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This narrative leaves little room for ambiguity, a fact that’s especially clear when it comes to sexuality.
Fans of comic-book stories have seen first-hand how, for a traditional superhero to know who he truly is, he must also know who he is .
Beyond Gail Simone’s Catman, Prodigy from the Young Avengers, and (if we take him seriously) Deadpool, it’s hard to come up with examples of bisexual men in the superhero world.’s Constantine.
From the moment he steps foot on the Legends’ time-travel ship known as the Waverider in “Daddy Darhkest,” the warlock sweet-talks both men and women of different backgrounds, sexual preferences, and, yes, relationship statuses.
The plot of “Daddy Darhkest” revolves around Constantine seeking the help of the Legends, the show’s eponymous group of superheroes, to battle a demon named Mallus, who has possessed a young woman. I’m Spider-Man.”“I am the Immortal Iron Fist.”“I am Iron Man.”These declarations often follow a swift process of self-discovery.
Read enough superhero comics or watch enough Marvel and DC movies, and you’ll notice that bold proclamations of identity are everywhere.“My name is Wally West. It is, in a way, a coming-out metaphor—one that suggests a hero’s ultimate goal should be to uncover and better understand who he or she really is.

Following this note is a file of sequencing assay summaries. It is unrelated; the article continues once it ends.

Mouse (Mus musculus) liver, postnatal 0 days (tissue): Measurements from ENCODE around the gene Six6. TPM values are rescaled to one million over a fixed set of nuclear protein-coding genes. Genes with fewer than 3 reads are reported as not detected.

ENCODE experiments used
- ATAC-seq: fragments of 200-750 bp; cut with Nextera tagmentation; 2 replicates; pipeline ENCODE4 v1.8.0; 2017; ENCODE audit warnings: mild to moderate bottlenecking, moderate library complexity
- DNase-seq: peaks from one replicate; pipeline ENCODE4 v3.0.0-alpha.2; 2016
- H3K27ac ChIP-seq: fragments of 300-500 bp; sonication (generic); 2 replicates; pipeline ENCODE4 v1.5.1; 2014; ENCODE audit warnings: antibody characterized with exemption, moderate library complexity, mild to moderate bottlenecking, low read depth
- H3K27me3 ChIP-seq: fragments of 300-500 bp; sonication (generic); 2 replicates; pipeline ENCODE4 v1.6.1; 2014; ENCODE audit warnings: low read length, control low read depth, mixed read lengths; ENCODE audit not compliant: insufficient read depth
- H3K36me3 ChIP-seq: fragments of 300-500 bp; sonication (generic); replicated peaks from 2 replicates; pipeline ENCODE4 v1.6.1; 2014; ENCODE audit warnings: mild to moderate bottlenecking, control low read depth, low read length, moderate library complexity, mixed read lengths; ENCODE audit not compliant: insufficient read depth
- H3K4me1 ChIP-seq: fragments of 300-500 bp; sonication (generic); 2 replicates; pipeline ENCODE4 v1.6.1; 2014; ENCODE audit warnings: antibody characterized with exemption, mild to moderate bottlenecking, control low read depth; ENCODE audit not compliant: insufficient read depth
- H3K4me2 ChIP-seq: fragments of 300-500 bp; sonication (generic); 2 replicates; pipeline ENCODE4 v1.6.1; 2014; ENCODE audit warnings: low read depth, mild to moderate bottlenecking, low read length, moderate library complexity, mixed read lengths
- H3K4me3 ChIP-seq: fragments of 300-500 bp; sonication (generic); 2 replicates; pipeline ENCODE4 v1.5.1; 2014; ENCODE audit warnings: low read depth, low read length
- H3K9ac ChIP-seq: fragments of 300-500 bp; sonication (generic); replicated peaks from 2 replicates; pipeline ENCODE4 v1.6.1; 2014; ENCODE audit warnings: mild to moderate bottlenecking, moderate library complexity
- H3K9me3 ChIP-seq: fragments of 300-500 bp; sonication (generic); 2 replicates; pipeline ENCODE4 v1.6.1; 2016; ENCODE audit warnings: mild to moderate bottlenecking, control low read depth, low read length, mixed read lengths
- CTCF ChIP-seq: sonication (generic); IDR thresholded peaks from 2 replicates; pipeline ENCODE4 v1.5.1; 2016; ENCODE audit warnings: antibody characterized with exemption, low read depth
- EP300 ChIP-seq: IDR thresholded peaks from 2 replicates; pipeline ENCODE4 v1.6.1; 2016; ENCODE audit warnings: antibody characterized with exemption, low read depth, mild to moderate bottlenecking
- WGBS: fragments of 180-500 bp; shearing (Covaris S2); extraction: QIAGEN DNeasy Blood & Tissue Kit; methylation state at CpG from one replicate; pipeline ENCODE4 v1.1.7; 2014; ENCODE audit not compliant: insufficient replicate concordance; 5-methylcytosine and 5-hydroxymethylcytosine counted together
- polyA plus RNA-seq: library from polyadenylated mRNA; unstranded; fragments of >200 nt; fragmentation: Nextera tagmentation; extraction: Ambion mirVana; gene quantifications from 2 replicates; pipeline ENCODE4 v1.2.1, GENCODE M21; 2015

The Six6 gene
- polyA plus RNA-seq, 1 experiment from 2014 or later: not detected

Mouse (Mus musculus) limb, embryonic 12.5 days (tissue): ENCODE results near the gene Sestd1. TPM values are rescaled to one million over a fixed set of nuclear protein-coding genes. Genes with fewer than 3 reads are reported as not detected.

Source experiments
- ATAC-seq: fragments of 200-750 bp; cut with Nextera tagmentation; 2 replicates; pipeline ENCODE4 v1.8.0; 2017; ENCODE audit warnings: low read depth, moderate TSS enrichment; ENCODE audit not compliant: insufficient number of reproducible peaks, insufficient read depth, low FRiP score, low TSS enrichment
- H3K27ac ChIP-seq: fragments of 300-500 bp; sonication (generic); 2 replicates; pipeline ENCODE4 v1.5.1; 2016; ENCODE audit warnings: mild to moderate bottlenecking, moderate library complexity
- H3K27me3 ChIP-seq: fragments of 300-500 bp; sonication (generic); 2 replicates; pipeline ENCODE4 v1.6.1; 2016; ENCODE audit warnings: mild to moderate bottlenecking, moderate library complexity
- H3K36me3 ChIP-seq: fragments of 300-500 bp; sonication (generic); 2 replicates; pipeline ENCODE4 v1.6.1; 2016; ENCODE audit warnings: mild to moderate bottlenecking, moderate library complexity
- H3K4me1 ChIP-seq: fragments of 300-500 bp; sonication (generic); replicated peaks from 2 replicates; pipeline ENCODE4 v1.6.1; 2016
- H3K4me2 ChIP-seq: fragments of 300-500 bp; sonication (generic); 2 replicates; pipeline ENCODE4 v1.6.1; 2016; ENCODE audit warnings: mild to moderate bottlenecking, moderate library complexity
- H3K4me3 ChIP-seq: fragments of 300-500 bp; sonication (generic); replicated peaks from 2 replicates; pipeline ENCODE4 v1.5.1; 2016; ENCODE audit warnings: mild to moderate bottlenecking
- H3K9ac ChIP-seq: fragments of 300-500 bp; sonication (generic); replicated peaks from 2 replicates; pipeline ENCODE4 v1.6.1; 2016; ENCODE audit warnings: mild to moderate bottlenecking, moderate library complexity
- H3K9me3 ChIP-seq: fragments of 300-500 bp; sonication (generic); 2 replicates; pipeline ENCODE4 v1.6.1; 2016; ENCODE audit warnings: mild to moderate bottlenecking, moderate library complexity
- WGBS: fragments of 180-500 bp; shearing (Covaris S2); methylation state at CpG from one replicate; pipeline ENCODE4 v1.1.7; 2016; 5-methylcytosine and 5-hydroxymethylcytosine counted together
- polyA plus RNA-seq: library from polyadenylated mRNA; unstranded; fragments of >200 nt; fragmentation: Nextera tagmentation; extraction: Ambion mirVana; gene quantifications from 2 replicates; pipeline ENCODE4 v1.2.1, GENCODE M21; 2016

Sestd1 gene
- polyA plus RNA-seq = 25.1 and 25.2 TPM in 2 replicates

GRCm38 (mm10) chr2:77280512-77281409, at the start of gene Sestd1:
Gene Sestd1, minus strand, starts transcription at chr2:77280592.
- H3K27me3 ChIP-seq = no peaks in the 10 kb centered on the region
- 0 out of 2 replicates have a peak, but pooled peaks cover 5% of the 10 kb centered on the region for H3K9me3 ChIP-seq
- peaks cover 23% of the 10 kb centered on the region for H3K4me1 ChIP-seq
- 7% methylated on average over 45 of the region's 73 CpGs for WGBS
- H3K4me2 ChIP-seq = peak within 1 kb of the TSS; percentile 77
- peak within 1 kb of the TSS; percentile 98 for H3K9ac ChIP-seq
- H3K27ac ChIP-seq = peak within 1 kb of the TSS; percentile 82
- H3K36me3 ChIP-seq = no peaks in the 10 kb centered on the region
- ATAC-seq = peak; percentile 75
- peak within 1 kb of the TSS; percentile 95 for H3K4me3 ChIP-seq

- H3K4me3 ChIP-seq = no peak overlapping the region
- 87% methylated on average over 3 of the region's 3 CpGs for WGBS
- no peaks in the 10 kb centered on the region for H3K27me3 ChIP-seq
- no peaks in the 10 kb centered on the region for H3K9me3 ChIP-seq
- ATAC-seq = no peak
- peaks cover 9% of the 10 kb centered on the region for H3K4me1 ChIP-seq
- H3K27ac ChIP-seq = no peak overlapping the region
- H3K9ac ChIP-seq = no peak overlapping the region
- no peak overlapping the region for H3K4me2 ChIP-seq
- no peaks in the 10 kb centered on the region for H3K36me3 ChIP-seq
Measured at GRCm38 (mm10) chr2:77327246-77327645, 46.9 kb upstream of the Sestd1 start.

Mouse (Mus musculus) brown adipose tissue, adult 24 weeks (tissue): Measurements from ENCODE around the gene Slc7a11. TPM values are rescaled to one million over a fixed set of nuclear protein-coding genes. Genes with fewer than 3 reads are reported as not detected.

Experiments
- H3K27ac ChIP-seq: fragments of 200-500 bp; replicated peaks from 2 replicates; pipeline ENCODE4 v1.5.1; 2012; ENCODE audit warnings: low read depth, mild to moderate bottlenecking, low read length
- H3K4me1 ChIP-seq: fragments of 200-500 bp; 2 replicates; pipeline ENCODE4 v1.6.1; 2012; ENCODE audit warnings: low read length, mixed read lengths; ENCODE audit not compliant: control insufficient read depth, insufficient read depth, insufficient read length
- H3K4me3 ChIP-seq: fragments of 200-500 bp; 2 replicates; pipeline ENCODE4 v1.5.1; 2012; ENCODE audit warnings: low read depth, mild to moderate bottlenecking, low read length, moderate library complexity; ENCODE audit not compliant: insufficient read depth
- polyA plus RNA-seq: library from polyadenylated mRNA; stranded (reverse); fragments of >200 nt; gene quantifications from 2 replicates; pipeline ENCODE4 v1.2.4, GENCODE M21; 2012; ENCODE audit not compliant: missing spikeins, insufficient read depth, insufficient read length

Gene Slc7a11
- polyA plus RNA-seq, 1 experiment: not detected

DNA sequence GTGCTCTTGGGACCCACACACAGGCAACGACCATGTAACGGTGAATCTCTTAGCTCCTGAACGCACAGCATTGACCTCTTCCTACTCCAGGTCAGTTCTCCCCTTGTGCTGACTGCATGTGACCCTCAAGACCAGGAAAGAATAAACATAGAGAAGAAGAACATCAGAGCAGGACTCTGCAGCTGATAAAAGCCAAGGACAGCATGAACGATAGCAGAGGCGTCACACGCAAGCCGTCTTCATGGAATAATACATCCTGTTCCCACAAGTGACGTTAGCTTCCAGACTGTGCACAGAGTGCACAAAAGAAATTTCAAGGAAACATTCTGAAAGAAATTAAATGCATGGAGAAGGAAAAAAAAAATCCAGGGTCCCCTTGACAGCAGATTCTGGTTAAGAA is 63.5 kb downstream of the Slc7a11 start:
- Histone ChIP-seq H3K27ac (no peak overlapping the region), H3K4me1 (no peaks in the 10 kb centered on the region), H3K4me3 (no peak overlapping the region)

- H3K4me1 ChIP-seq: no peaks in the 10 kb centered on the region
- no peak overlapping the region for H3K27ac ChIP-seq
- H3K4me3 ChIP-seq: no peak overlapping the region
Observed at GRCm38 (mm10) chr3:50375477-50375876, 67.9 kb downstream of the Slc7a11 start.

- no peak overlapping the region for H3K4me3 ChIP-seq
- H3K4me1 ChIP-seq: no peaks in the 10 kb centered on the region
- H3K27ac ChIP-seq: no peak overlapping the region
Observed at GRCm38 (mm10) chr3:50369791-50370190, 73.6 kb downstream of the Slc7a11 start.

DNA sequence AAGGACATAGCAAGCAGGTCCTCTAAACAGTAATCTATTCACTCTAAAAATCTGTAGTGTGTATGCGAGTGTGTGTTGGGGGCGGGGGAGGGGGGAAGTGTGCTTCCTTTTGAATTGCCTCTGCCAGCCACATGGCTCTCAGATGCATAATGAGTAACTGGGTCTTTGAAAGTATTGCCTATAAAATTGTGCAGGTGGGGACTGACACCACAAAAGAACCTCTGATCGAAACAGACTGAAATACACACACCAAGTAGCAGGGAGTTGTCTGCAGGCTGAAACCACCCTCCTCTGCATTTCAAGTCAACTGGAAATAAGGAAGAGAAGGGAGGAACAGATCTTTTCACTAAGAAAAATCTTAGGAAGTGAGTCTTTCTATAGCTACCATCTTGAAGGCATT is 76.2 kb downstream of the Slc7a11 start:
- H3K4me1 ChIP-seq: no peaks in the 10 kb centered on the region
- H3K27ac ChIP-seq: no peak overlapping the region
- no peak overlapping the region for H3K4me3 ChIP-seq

A GLAAD report on the 2017–2018 TV season found that bisexual characters make up 28 percent of all LGBT characters onscreen—but 75 of those characters were women and just 18 were men.
And when such men do appear on TV, they often uphold worn stereotypes of bisexuals as unhinged or reckless, like ’s Frank Underwood.
This decision allows the show to navigate some of the trickier aspects of bisexual representation.
Because of a common assumption that the gender of someone’s love interest determines that person’s sexuality, viewers can often read characters as either straight or gay only.
Throughout the episode Constantine alternately asks Lance and Snart to light his cigarette—calling to mind the old Hollywood trick of using shared cigarettes as an indirect way of suggesting physical intimacy.